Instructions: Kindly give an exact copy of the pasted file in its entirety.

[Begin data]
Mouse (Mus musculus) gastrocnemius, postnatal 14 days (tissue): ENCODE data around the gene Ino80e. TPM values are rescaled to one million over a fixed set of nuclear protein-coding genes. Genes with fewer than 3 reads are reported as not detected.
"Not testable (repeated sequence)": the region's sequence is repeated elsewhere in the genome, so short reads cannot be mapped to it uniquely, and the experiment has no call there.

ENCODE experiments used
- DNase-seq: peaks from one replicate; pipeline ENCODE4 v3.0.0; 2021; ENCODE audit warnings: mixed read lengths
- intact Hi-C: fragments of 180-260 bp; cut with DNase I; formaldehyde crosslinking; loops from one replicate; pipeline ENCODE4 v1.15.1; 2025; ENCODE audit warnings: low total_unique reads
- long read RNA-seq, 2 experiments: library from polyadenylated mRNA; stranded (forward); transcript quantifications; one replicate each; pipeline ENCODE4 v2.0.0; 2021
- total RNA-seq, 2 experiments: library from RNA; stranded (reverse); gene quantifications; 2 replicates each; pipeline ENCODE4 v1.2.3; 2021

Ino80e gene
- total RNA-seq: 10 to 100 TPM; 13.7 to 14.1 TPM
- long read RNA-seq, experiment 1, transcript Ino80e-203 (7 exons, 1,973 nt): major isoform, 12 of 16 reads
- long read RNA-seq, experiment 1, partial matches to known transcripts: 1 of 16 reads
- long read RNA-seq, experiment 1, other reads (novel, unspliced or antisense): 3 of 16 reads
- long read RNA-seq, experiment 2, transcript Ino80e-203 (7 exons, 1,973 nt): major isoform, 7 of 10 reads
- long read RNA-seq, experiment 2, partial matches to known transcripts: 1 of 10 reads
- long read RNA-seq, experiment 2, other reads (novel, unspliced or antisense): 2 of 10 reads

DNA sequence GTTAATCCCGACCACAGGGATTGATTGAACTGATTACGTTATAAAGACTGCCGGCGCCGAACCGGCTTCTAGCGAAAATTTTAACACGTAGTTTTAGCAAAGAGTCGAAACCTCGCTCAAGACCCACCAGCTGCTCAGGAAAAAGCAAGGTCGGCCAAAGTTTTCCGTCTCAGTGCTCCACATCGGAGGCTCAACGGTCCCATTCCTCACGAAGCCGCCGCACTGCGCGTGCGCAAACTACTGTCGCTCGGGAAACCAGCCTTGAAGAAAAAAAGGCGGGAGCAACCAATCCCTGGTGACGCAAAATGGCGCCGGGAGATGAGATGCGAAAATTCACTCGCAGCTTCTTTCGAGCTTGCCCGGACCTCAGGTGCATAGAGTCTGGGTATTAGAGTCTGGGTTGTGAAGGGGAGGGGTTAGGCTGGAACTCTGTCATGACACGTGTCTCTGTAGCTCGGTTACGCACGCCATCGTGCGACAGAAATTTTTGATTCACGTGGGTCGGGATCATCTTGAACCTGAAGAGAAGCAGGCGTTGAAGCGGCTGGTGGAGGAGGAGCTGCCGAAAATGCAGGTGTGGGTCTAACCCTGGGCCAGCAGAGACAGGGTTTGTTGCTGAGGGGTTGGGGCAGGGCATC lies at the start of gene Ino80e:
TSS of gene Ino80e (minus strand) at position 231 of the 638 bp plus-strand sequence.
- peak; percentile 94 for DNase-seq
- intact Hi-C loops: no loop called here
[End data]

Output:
Mouse (Mus musculus) gastrocnemius, postnatal 14 days (tissue): ENCODE data around the gene Ino80e. TPM values are rescaled to one million over a fixed set of nuclear protein-coding genes. Genes with fewer than 3 reads are reported as not detected.
"Not testable (repeated sequence)": the region's sequence is repeated elsewhere in the genome, so short reads cannot be mapped to it uniquely, and the experiment has no call there.

ENCODE experiments used
- DNase-seq: peaks from one replicate; pipeline ENCODE4 v3.0.0; 2021; ENCODE audit warnings: mixed read lengths
- intact Hi-C: fragments of 180-260 bp; cut with DNase I; formaldehyde crosslinking; loops from one replicate; pipeline ENCODE4 v1.15.1; 2025; ENCODE audit warnings: low total_unique reads
- long read RNA-seq, 2 experiments: library from polyadenylated mRNA; stranded (forward); transcript quantifications; one replicate each; pipeline ENCODE4 v2.0.0; 2021
- total RNA-seq, 2 experiments: library from RNA; stranded (reverse); gene quantifications; 2 replicates each; pipeline ENCODE4 v1.2.3; 2021

Ino80e gene
- total RNA-seq: 10 to 100 TPM; 13.7 to 14.1 TPM
- long read RNA-seq, experiment 1, transcript Ino80e-203 (7 exons, 1,973 nt): major isoform, 12 of 16 reads
- long read RNA-seq, experiment 1, partial matches to known transcripts: 1 of 16 reads
- long read RNA-seq, experiment 1, other reads (novel, unspliced or antisense): 3 of 16 reads
- long read RNA-seq, experiment 2, transcript Ino80e-203 (7 exons, 1,973 nt): major isoform, 7 of 10 reads
- long read RNA-seq, experiment 2, partial matches to known transcripts: 1 of 10 reads
- long read RNA-seq, experiment 2, other reads (novel, unspliced or antisense): 2 of 10 reads

DNA sequence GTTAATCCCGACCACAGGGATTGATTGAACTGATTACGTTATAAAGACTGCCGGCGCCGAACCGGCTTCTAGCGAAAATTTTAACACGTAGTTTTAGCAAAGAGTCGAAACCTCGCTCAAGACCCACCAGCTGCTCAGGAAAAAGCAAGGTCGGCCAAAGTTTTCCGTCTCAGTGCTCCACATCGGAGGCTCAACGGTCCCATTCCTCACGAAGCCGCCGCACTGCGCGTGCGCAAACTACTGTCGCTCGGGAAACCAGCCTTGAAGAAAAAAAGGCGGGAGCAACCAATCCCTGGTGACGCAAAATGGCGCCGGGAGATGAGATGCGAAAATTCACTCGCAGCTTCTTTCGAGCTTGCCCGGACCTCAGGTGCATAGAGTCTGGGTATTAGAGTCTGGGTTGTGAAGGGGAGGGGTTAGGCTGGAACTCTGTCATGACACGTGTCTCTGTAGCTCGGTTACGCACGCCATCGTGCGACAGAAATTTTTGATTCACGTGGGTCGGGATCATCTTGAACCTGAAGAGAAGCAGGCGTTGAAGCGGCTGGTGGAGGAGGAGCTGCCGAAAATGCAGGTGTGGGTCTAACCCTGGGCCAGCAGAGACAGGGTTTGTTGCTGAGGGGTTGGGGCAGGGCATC lies at the start of gene Ino80e:
TSS of gene Ino80e (minus strand) at position 231 of the 638 bp plus-strand sequence.
- peak; percentile 94 for DNase-seq
- intact Hi-C loops: no loop called here